Neglecting to inform USCIS of a change of address within 10 days of the move.
- Committing marriage fraud.
- Helping to smuggle other aliens into the country.
- Abusing drugs or being convicted of a serious drug-related violation.
- Committing document fraud.
- Claiming U.S. citizenship falsely.
This list only includes some examples and is not comprehensive. You should not depend solely on this list for your own case. If you or a loved one is facing any serious conviction that could result in removal/deportation, it is crucial to consult with a licensed immigration lawyer.
What Are My Rights If I Am Facing Removal?
Non-citizens have rights to attorneys, as well as other rights outlined in federal law. An individual cannot be deported without the opportunity to state his or her case. Authorities will often try to expedite the process and ask immigrants to sign documents agreeing to leave without a hearing. There are cases where immigrants are in the country illegally with no defense and in these cases, voluntarily departing the country could be a viable option in order to avoid having deportation on one’s record. However, it is not recommended that any individual sign any official legal document or appear in court without reliable legal assistance due to the gravity of the situation.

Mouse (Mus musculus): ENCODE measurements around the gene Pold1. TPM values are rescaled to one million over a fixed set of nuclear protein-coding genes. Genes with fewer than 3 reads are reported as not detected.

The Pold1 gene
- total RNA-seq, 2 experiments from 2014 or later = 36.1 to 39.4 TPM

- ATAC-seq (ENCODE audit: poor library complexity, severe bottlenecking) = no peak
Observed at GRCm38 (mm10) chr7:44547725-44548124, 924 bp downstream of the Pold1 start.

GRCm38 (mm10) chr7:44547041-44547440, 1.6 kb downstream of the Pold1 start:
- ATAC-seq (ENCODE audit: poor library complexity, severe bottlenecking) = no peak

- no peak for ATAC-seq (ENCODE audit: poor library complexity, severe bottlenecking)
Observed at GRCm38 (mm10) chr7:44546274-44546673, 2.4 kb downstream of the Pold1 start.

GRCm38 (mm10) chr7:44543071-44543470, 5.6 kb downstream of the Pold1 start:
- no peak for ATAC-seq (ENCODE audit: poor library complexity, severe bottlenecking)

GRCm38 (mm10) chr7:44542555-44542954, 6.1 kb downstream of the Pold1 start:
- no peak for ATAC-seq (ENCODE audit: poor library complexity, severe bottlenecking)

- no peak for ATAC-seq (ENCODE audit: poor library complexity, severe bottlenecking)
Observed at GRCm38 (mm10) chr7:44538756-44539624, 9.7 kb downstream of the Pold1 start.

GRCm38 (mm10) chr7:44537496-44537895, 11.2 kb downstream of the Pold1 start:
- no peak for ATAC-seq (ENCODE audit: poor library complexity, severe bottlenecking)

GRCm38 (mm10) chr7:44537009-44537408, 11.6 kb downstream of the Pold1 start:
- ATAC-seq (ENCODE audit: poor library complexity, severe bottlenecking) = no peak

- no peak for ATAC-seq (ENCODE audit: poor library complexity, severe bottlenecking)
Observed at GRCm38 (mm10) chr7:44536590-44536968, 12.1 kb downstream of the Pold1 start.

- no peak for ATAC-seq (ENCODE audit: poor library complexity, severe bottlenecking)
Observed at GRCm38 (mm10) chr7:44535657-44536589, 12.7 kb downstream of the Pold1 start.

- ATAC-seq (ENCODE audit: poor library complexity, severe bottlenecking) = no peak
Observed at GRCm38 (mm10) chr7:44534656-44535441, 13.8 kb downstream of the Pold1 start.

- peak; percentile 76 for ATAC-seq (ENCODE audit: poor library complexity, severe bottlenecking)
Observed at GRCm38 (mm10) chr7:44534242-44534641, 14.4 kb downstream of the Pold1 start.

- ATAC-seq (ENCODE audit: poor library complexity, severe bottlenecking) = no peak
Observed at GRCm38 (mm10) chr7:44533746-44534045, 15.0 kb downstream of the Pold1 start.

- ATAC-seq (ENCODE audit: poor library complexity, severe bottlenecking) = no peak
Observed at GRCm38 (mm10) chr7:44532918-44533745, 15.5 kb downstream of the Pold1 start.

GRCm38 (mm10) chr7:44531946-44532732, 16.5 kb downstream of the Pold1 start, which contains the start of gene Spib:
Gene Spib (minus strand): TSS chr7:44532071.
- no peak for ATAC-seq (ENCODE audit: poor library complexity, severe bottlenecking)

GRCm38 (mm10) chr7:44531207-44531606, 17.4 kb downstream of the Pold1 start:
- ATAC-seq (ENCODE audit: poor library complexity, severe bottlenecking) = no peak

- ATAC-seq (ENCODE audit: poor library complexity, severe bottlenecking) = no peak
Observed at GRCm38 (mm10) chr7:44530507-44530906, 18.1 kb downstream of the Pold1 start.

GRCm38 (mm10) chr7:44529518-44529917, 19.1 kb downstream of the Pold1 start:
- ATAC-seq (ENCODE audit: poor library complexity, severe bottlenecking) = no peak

Rights and Refusals
A non-citizen who has not yet entered the country will not be entitled to the same rights, and they could be forced into expedited removal. Essentially, this individual can be refused entry unless a legitimate fear of persecution in the home country can be proven. Immigrants located outside of the United States during this claim may be eligible for refugee status. An immigrant who has entered illegally but fears persecution in their home country may be a candidate for asylum. To learn more about asylum, review our informational page:
Immigration Court Proceedings
Immigration court proceedings are not always as formal, and typical rules of evidence do not always apply apply. An attorney will be representing USCIS, and the attorney and judge are allowed question the immigrant. Both the defending and prosecuting attorneys will be able to enlist witnesses who can testify. Because immigration court operates using unique rules, it is essential to have an immigration lawyer who has experience in the courtroom representing your best interests.
The hearing will go on as long as necessary for all the evidence to be presented and heard. The judge can give a ruling at the end of the hearing, or afterwards. If removal is chosen, an order of removal will be issued. This will be final when the individual has foregone time for appeal. Appeals can be made first to the Board of Immigration Appeals (BIA), then through the federal court system.
We Are Ready to Help You!
Facing removal/deportation is a serious situation which can effect your short-term and long-term future. It is not recommended for any individual to participate in court proceedings without the support of a qualified immigration lawyer. Entrusting your case to a reliable immigration lawyer ensures the best result possible. If you are facing removal, call KPPB Law today or, send us a message online to tell us about your case. We are able to provide a consultation so that you understand what your best option is.